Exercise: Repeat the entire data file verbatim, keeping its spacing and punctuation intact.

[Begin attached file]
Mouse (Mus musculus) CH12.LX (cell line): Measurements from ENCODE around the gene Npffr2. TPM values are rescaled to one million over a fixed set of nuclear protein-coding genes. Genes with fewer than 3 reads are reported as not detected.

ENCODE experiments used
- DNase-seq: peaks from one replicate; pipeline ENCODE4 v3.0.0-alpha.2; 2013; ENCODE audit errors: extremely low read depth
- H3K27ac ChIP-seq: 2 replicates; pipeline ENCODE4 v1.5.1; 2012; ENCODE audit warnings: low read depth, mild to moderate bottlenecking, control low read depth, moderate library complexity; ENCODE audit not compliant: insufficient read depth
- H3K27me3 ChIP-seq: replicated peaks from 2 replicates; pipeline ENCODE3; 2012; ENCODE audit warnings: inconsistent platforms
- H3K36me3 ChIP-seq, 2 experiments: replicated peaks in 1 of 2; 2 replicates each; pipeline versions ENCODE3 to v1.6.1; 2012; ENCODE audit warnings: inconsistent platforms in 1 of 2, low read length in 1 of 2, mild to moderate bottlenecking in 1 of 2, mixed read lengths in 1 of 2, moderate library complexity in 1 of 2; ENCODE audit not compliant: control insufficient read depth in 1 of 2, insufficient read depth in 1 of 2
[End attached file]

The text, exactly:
Mouse (Mus musculus) CH12.LX (cell line): Measurements from ENCODE around the gene Npffr2. TPM values are rescaled to one million over a fixed set of nuclear protein-coding genes. Genes with fewer than 3 reads are reported as not detected.

ENCODE experiments used
- DNase-seq: peaks from one replicate; pipeline ENCODE4 v3.0.0-alpha.2; 2013; ENCODE audit errors: extremely low read depth
- H3K27ac ChIP-seq: 2 replicates; pipeline ENCODE4 v1.5.1; 2012; ENCODE audit warnings: low read depth, mild to moderate bottlenecking, control low read depth, moderate library complexity; ENCODE audit not compliant: insufficient read depth
- H3K27me3 ChIP-seq: replicated peaks from 2 replicates; pipeline ENCODE3; 2012; ENCODE audit warnings: inconsistent platforms
- H3K36me3 ChIP-seq, 2 experiments: replicated peaks in 1 of 2; 2 replicates each; pipeline versions ENCODE3 to v1.6.1; 2012; ENCODE audit warnings: inconsistent platforms in 1 of 2, low read length in 1 of 2, mild to moderate bottlenecking in 1 of 2, mixed read lengths in 1 of 2, moderate library complexity in 1 of 2; ENCODE audit not compliant: control insufficient read depth in 1 of 2, insufficient read depth in 1 of 2